The other Schering AG subsidiaries in the United States are Nepera, Sherex, Chemcut and Nor-Am. Nepera, a New York corporation, manufactures and sells industrial chemicals such as pyridine, picolines and derivative products, and intermediate fine chemicals such as Vitamin B, phenyl propanol amine and hydrochloric acid for use in production of pharmaceuticals, agricultural chemicals, pesticides and industrial chemicals. Nepera identifies itself as a subsidiary of Schering AG West Germany, without the accompanying legend "not associated with Schering Corporation USA." Nepera's letterhead, business cards, price lists and other published material similarly do not contain the disclaimer legend after the Schering AG West Germany name.[6]

I find as a matter of fact that Schering Corporation and the subsidiaries companies are competitors in the areas of pharmaceuticals, pharmaceutical intermediates and chemicals. Defendants' assertions that they did not attempt to benefit by mistaken affiliation and identification with Schering Corporation (USA) are not credible. The testimony of Dieter Fischer and R.E. Liptrot, employees of Schering AG and Berlex, respectively, naturally is biased in favor of the employers. In light of the evidence presented regarding the strength of the Schering name, their testimony is not credible.

ASAG, Inc., purchased Ashland Chemical Company's assets in 1978 to form Sherex Chemical Company, Inc., as part of Schering AG's Industrial Chemicals Division. Sherex sells Schering AG's industrial chemicals to industrial chemical companies, manufacturers of household products, personal care products and road asphalt, iron ore refiners, textile manufacturers and producers of swimming pool chemicals. At the time of trial, Sherex' annual sales in the United States were approximately $145 million.

In 1980, Schering AG acquired Chemcut Corporation, a formerly-independent United States corporation. Chemcut, as part of Schering AG's Electroplating Division, primarily manufactures, distributes and sells chemicals and apparatus used in the manufacture of wiring boards and accessories, and distributes and sells electroplating machines and electroplating chemicals.

In 1969, Schering AG and Morton-Norwich Products, Inc., of Chicago, founded Nor-Am Agricultural Products, Inc., as a joint venture. Nor-Am, a Delaware corporation, is a wholly-owned subsidiary of Schering AG through ASAG, Inc., and operates within Schering AG's Agrochemicals Division. It markets and sells Schering AG's pesticides, herbicides and other agricultural chemicals.

The subsidiary companies, Sherex, Chemcut, and Nor-Am, refer to Schering AG in letterheads, calling cards, product brochures, product data sheets, advertising *184 and promotional materials much in the same manner as Nepera did. Namely, references to Schering AG are made without the disclaimer legend and without geographic designation. Schering AG refers to Sherex as "Schering Industrial Chemicals USA." Witnesses for defendants admitted at trial that reference to "a large international corporation with strong financial backing" is beneficial to sales presentations, and accordingly refers to Schering AG and wishes to continue to do so. Defendants' assertion that they intend to benefit only from the association with the international reputation with Schering AG is not credible in light of the evidence presented; it is clear that the subsidiary companies intend to gain from mistaken association with Schering Corporation's reputation.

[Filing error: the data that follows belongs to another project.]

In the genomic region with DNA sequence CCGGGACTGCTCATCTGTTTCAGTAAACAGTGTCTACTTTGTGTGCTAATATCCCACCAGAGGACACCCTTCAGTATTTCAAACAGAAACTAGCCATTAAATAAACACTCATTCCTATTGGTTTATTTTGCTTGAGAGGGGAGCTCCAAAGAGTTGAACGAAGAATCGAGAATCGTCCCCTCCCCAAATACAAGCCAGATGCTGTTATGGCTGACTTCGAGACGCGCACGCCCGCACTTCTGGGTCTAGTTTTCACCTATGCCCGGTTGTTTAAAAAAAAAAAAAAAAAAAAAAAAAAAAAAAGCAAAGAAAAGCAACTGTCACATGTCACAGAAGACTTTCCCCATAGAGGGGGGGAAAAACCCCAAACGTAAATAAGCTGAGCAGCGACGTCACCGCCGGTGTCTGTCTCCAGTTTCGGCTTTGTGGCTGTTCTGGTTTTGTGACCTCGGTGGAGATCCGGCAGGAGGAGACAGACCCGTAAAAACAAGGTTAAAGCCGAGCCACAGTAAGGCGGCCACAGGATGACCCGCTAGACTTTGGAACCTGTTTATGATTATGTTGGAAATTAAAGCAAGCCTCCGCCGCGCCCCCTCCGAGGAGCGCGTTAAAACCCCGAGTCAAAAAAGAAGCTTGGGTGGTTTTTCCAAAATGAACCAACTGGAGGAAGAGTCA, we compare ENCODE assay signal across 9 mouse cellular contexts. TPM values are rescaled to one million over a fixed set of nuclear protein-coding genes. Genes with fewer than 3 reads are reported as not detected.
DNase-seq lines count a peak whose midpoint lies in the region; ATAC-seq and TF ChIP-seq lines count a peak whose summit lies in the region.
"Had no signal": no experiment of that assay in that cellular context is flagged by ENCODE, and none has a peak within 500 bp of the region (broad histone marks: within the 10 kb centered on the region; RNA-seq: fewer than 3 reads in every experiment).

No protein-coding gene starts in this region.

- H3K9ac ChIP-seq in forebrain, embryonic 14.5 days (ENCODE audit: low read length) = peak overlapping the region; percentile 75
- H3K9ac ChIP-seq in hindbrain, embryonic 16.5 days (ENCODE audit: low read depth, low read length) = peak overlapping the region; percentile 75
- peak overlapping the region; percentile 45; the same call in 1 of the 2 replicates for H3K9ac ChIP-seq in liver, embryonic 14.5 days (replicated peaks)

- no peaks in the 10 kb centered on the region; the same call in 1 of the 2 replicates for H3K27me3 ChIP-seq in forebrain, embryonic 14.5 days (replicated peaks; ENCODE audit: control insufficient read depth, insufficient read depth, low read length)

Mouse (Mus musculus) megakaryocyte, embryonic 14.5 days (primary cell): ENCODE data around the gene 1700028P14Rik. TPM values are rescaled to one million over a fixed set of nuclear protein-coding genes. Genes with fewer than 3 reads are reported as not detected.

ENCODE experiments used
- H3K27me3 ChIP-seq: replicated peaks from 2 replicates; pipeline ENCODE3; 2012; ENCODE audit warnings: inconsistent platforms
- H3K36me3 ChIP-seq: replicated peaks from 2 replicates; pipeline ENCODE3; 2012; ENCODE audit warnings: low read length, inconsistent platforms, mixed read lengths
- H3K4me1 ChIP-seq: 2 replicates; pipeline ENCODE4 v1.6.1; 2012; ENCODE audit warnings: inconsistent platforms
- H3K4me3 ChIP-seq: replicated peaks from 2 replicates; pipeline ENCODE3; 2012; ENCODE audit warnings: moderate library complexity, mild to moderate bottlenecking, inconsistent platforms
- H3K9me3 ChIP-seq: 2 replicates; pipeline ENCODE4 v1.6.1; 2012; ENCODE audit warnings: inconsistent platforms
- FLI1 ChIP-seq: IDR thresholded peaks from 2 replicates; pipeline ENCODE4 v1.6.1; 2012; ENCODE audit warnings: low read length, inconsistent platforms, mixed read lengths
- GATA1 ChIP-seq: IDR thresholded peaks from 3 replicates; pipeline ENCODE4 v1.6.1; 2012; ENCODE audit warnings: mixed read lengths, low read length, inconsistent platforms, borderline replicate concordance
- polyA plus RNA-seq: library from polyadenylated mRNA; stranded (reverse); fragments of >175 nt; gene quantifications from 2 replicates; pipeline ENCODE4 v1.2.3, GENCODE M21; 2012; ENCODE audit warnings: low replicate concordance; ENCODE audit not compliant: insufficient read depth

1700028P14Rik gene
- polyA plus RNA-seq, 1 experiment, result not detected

Plaintiff presented extensive evidence of confusion, which confusion plaintiff alleges occurred as a result of the similarity of the parties' names. This evidence is credible, reliable, well-presented and indicative of a high degree of actual confusion engendered among many individuals in all possible areas of exposure to the Schering name. I am impressed by the tremendous amount of confusion engendered by the similarity of the corporate names; this evidence is remarkable by its sheer volume alone. For instance, the confusion includes instances involving the general public, medical and health care professionals, pharmaceutical buyers, attorneys, government officials, members of the press, consumers, and even among Schering AG employees. Furthermore, the evidence presented indicates that this confusion is not alleviated by the use of a disclaimer legend or geographical designation.

Among the most persuasive of plaintiff's exhibits were PX 270-274. These exhibits include records of telephone inquiries and written inquiries made to Schering Corporation about products which it does not manufacture, market or distribute, but which instead are Schering AG West Germany products. These inquiries originate from virtually all possible persons who have come into contact with Schering AG West Germany products.

I find that actual mistaken identity and confused identity is particularly well demonstrated by the various lawsuits erroneously initiated against Schering Corporation because of mistaken association with Schering AG West Germany. During this trial, plaintiff presented evidence of eight class action products liability actions naming Schering Corporation as a defendant with other drug manufacturers. All actions subsequently were dismissed as against Schering Corporation, and Schering AG thereafter was named as a defendant in at least one of the actions. Accompanying media coverage discussed "New Jersey manufacturers" of the drugs and "Schering AG West Germany" without the use of the disclaimer legend. "Confusion now hath made his masterpiece!" Macbeth, II, iii, 72.